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A new test that can detect SARS-CoV-2 in less than five minutes has been developed by researchers from the University of Birmingham. The method, described in a preprint paper published on medRxiv, could help to increase throughput in COVID-19 testing.
At present, reverse transcription polymerase chain reaction (RT-PCR) is the gold standard method used to detect SARS-CoV-2 RNA and diagnose individuals who are currently infected with the virus. Although RT-PCR testing demonstrates high sensitivity, the two-step method takes more than 60 minutes per sample. First, viral RNA is converted to complementary DNA (cDNA) by reverse transcriptase, followed by quantitative PCR amplification of the cDNA.
Other amplification approaches are being explored, with the goal of increasing amplification speeds and therefore reducing the assay time. In particular, interest has grown in isothermal DNA amplification methods, such as loop-mediated isothermal amplification (LAMP). Several LAMP-based assays have already been developed, with average detection times of 20 minutes.
The new test developed by University of Birmingham researchers combines an alternative isothermal amplification method, exponential amplification reaction (EXPAR), with a reverse transcriptase-free step. Named reverse transcriptase-free exponential amplification reaction (RTF-EXPAR), the method avoids lengthy heating and cooling steps, enabling the detection of SARS-CoV-2 RNA in under five minutes.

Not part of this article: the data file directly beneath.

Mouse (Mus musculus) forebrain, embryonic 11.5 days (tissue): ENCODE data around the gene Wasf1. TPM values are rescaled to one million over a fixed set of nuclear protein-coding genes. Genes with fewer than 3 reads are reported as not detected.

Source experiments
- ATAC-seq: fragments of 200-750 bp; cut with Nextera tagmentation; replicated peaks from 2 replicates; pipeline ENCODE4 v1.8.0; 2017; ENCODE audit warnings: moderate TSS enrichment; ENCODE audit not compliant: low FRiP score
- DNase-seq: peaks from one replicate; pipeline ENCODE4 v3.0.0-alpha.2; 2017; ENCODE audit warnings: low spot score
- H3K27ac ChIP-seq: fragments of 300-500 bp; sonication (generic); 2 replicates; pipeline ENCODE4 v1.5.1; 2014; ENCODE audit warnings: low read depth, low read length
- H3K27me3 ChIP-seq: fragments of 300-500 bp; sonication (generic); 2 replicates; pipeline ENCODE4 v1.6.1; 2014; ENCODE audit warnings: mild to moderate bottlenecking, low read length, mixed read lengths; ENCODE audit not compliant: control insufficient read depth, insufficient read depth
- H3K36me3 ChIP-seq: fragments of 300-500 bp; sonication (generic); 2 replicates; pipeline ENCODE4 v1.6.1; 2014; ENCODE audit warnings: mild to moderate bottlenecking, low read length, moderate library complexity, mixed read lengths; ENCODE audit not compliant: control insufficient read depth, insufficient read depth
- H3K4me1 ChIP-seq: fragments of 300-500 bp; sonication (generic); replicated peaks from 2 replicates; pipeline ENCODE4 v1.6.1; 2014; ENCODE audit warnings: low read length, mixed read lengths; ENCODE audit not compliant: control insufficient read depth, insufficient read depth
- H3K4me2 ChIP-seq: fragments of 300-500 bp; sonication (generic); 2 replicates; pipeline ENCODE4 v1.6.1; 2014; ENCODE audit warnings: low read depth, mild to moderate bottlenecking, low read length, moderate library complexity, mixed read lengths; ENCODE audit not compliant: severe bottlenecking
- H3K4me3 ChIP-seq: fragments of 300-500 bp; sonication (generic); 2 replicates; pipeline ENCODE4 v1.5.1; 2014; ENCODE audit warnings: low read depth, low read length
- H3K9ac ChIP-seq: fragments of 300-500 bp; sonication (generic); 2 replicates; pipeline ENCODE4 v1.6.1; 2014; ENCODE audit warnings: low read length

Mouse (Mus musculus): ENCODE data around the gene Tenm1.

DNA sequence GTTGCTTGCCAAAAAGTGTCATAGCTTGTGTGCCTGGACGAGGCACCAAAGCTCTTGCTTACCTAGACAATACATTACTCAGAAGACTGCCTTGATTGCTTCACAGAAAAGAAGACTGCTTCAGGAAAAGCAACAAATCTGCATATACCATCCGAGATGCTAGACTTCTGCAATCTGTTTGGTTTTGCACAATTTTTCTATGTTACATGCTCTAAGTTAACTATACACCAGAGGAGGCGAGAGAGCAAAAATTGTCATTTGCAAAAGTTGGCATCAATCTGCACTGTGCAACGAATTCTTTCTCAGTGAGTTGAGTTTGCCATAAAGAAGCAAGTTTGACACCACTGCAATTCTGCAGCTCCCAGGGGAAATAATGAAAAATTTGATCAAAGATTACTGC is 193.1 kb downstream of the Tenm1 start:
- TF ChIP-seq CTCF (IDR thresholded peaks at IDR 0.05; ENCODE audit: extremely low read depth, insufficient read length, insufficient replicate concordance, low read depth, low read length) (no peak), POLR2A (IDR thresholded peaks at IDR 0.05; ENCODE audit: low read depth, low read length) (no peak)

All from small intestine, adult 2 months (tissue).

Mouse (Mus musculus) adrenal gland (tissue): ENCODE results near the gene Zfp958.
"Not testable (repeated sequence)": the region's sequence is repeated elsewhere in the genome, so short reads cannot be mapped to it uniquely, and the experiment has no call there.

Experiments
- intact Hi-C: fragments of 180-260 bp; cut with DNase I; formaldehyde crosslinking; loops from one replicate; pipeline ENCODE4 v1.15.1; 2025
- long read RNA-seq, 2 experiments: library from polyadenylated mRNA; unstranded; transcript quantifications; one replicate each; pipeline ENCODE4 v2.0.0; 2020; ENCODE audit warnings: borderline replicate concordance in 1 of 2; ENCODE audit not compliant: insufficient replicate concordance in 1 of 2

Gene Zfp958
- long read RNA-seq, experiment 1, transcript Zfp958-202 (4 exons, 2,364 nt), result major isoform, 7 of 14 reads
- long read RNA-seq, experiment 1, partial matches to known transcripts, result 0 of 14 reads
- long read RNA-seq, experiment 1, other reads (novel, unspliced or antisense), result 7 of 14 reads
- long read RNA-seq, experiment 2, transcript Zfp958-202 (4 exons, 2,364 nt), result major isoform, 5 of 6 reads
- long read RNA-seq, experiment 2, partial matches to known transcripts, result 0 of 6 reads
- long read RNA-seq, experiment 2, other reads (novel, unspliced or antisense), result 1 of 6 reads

Testing to demonstrate the speed and sensitivity of the method was carried out using patient sample RNA provided by Public Health England. Results for the positive sample were yielded in 4.00 +/- 0.72 minutes, with the concentration of SARS-CoV-2 RNA up to ten times lower than the average viral load typically found in COVID-19 patient samples.
“We have designed a new method for testing that combines the ease of use and speed of lateral flow testing with the inherent sensitivity of an RNA test. It features reagents that can be used in existing point of care devices and meets the need for testing in high throughput, near-patient, settings where people may be waiting in line for their results,” Professor Tim Dafforn from the University of Birmingham commented in a press release.
Increasing throughput in COVID-19 testing will continue to be an important part of the pandemic response while vaccination programs are carried out. The authors also highlighted that “the technique could be applied to any RNA-based infectious agent or disease biomarker (including cancer), so in the long-term, the use of RTF-EXPAR is expected to extend beyond SARS-CoV-2.”